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PETE ROCK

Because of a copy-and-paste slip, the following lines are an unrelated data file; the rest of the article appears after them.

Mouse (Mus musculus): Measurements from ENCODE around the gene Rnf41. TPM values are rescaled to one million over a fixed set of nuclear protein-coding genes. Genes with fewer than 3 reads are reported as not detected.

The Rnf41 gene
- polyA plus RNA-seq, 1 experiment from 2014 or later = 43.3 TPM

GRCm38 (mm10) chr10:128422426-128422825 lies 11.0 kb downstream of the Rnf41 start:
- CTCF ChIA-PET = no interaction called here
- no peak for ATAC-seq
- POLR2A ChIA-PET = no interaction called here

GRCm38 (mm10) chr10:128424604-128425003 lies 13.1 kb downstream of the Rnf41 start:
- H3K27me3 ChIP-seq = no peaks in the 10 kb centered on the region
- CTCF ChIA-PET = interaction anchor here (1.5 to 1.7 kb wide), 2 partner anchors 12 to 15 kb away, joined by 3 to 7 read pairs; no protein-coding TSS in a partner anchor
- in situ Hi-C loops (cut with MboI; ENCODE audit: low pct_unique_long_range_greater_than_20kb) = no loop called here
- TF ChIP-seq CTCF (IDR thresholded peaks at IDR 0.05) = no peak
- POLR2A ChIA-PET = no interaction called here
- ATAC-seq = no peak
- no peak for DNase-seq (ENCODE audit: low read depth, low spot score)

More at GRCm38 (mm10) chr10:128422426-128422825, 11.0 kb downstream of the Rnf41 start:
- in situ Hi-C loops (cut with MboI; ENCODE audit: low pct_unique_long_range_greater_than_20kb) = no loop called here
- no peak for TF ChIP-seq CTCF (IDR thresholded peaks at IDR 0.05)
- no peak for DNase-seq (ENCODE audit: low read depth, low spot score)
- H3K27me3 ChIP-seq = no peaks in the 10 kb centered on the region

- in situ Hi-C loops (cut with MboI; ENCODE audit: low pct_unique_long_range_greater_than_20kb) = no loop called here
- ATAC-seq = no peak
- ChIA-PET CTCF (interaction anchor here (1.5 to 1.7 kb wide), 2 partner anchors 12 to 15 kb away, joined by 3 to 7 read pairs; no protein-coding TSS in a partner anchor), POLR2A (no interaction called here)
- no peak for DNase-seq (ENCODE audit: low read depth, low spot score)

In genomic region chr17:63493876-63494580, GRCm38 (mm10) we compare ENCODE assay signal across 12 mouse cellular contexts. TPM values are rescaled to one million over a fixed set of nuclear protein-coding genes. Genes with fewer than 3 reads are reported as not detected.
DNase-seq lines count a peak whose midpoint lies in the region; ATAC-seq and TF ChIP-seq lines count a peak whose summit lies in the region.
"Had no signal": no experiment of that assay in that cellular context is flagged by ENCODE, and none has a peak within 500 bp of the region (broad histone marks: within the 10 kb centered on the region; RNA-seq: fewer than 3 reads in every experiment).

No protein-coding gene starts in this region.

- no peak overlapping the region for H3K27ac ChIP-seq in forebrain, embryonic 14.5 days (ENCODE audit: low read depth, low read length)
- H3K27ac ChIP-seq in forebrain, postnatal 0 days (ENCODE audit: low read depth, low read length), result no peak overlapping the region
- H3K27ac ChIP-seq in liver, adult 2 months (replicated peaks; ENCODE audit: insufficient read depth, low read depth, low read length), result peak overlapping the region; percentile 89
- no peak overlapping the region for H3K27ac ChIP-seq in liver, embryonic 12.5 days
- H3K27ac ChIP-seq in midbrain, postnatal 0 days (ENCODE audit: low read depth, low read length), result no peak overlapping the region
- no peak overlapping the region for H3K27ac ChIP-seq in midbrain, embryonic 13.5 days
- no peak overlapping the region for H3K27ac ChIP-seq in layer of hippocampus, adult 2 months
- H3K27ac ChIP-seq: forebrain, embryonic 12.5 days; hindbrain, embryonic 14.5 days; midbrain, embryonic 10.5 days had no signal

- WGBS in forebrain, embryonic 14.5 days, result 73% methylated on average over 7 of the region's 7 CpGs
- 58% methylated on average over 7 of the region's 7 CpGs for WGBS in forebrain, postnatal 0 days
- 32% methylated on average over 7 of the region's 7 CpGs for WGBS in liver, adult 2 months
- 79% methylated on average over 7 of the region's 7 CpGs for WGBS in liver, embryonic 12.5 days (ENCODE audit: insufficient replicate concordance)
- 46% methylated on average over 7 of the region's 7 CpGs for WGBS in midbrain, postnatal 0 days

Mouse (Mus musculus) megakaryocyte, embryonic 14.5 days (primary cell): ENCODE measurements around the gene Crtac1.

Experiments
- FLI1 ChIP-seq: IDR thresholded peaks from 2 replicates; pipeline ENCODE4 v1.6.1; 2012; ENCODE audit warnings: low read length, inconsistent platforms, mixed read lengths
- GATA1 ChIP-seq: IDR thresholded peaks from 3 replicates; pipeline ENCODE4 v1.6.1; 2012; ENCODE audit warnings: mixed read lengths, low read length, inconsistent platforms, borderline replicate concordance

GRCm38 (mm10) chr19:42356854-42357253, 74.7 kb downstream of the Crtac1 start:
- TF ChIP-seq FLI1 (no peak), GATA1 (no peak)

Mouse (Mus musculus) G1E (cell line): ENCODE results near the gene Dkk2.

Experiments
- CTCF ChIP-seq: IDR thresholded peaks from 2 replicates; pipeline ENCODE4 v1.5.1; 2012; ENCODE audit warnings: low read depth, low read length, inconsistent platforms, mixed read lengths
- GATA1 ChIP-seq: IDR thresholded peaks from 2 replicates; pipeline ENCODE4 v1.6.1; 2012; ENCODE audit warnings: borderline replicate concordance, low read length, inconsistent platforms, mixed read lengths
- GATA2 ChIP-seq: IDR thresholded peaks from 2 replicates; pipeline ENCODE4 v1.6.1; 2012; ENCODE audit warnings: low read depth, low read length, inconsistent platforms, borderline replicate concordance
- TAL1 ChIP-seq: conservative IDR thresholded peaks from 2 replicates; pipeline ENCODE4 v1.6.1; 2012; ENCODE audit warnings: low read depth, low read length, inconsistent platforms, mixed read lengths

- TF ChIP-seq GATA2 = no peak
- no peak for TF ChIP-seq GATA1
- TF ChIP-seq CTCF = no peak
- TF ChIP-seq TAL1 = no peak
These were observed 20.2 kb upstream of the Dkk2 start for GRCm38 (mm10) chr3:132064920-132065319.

He revolutionized rap production through groundbreaking studio wizardry. He made remixes matter more than the original songs. He established ad-libs as a standard recording asset. He introduced dramatic, forceful horns to rap’s sonic discussion. Pete Rock has notched these achievements during his impeccable recording, producing and remixing career, one of the most distinguished in rap history and one that includes collaborations with Nas, Common, Mary J. Blige, Ghostface Killa, Busta Rhymes, Public Enemy and Run-DMC, among many others. Showing that he remains sharp as ever, the Mount Vernon, New York rapper-producer returns with NY’s Finest, his best moment as an artist. “I called it that because I feel like that’s me,” Pete Rock explains. “I’m one of New York’s finest producers.” Pete Rock backs his words up with “We Roll,” a powerful boast-session with Jim Jones and Max B riding shotgun. Styles P and Sheek Louch unite on the hood-hyping “914,” an ode to Pete Rock and the LOX’s home area. Pete Rock then slows things down on “PJs,” a tag-team effort from the Wu-Tang Clan’s Raekwon and Masta Killa. The pair deliver their signature brand of slanguistics, giving Masta Killa (one of the most slept-on Clan members) a major platform on which to shine. “Masta Killa, there’s something about him as a person that I like,” Pete Rock reveals. “His aura, his movements. You can just see it in his eyes the type of dude that he is. I feel the connection. I see the streetness in him.” Pete Rock’s family’s native streets are located in Jamaica and he gives a nod to his heritage .. For War.” The reggae-styled track also features Chip-Fu from the Fu-Schnikens and Renee from Zhane and is sure to catch people off guard. “Renee sang on the hook and I rhyme in Patois,” Pete Rock says. “My family all comes from Jamaica. It’s pretty surprising to hear me rhyme in Patois, so people are like, ‘Is that Pete Rock?’ They’re bugging off that. You can’t help but to like it.” Elsewhere, Pete Rock teams with Little Brother for the autobiographical “Bring Ya’ll Back” and works with DJ Green Lantern on the anti-hater mandate “Don’t Be Mad.” Pete rocks the mic on “Till I Retire” and partners with Royal Flush on the hardcore “Questions.” Redman blazes through “Best Believe,” Papoose shines on the soulful yet hardcore “Comprehend” and R&B singer Rell croons on the piano-accented, dancefloor ready “That’s What I’m Talking About.” With the sonic diversity evident on NY’s Finest, it may seem as though music flows through Pete Rock’s veins. Maybe it does, as his father was an avid record collector and DJ. Thus, as he was growing up in Mount Vernon, New York, Pete Rock gravitated toward music. He picked up his father’s ear for catchy basslines and memorable drum patterns, as well his father’s penchant for record collecting -- a passion to this day. But what made Pete Rock different from many other kids growing up in hip-hop culture’s formative years was that he didn’t want to just make music or be like his idols. He wanted to stand on his own, to become an idol to others b [more]

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